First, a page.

Superproducer Bangladesh has lent the music industry over a decade worth of hits.
Working with the likes of Beyonce and Rihanna to Lil’ Wayne and Nicki Minaj, the hitmaker (born Shondrae Crawford) has decorated Billboard charts with bangers over multiple genres.Array
But, despite imparting platinum plaques to all of your favorite rappers and singers, Crawford exclusively tells That Grape Juice that there is much uncharted territory to conquer – namely seeing his name afront those same plaques as lead act.
Dishing with TGJ on rumors of “artists stealing production credits”, his solo workings, and industry beefs, as ever, you know we asked the questions you want the answer to. Click below to see a new side of your favorite producer’s favorite producer – Bangladesh:
Bangladesh Shouts Out That Grape Juice:
That Grape Juice: Hello there! How are you?
Bangladesh: Doing good man!
TGJ: Doing good! So let’s hop right in. So many people now know you from work you’ve done with Rihanna, Beyonce, Brandy, and more, but tell us – how did you get your start in the industry? We hear you used to be a barber?
Bangladesh: Well, being a barber is something I just picked up when I was young, but I was never actually striving to be one for the rest of my life. It helped me make money to get the music equipment, but it was just a stepping stone.
TGJ: Oh ok! So, when and where did you get your big break?
Bangladesh: When I moved to ATL, I met some friends and those people happened to know people that knew people. I was living with Lil’ Fate’s (Ludacris hypeman) cousin because he was my best friend. Eventually, we all connected on a friendship level.
Luda would come get a line-up from me from time to time, so we developed a friendship. He didn’t know I had dreams of being a producer, he just knew me as “the barber”. When I told him I was making beats and played some for him, he was amazed and wanted them for his independent movement.
‘What’s Your Fantasy’ was one of our first works together and later I did five joints on his first, independent album. He initially went with JD’s [Jermaine Dupri] stuff because JD had “a name”. Funny, but time proved it was the ‘Fantasy’ joint that took off though.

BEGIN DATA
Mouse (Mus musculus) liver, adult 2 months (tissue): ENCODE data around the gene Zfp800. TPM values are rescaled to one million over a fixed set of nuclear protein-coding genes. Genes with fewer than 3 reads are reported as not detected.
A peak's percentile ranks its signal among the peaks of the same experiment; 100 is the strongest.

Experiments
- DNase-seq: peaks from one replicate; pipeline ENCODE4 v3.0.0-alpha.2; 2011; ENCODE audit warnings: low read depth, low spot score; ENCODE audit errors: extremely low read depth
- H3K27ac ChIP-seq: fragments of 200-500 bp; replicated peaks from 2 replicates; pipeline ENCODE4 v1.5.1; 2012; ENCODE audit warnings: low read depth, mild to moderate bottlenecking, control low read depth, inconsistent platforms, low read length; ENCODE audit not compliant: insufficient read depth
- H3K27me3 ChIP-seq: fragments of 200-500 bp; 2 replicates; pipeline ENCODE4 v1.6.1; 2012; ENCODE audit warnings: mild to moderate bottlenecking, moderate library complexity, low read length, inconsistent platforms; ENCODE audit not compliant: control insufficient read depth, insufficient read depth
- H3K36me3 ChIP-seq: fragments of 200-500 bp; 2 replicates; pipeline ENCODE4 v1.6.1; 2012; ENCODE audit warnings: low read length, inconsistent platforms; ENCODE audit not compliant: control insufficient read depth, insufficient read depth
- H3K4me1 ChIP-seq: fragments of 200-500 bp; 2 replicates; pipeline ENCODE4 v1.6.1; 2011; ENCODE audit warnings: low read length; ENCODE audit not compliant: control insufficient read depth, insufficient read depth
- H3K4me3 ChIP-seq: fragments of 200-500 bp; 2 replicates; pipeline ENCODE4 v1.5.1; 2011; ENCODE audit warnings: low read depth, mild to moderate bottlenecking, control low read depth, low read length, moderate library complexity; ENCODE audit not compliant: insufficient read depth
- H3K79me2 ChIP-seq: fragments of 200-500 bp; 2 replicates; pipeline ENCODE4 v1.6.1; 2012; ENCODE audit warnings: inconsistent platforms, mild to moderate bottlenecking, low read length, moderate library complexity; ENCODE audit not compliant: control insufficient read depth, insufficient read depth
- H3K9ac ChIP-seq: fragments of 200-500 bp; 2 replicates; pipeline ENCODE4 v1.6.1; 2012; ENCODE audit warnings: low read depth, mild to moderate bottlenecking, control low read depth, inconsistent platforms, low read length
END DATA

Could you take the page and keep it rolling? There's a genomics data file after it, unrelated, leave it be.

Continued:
TGJ: And, that it did! We know you have a very distinct sound, but how would Bangladesh describe a Bangladesh beat?
Bangladesh: Crazy beats and hard drums. It goes against the grain and different from everything else you hear. I like the sound raw and not really perfected – I even still use MPC 2000 because it gives you a dirty sound. Producers use software now that’s more clean and polished, but on my beats you can tell I’m using MPC.
My sound is very aggressive – it’s pop, hood, and eclectic all wrapped up in one.
TGJ: Yes! That very sound has led you to work with many a major name – from Beyonce to Lil Wayne. Tell us, what has been the most rewarding experience so far?
Bangladesh: Probably Wayne’s ‘A Milli’ because when it came, it changed hip hop. People are saying I changed hip hop with that style of beat. After me, everybody started doing that style.
From new producers to veterans, people like Will.I.Am with ‘I’ma Be’ and a lot of other people were really biting that sound. Nobody was really chopping up words and putting them in beats like me. That’s my style and everybody bit it.
I can’t be mad at it though, because one of the reasons I wanted to make music was to be a trendsetter and be important like the Neptunes and Timbaland. That song [‘Milli’] really set my mark and proved I did something in the game.
TGJ: Now, with a host of rewarding experiences behind you, we’re hoping for more to come. Who are you working with at present?
Bangladesh: Just myself right now. For the last few months, I’ve been working on my own album. I’m so caught up in that right now, not really checking for anybody else. I did recently leave L.A. and was working with Dev (‘Fly Like a G6’). I enjoy doing stuff like that because it’s out of my realm, you know? More interesting and fun than doing the typical hood, rap stuff.
It’s fun working with Ke$ha, Beyonce, Rihanna, and other pop stuff. It’s a different world.
TGJ: Why so?
Bangladesh: Because, I want to bring my element to pop.
TGJ: So with that, who would you like to work with that you haven’t? A wish list, if you will…
Bangladesh: I definitely want to work with Pink and Andre 3000. I feel that Andre is one of the last few artists of our era. He’s one of the only who doesn’t have to drop something every two or three months to be relevant.
TGJ: Now, switching gears a bit, there’s often a lot of talk about writing credits, producer credits, etc. How much truth is there to all of that talk (i.e. giving up credits) and have you ever been on the receiving end of this?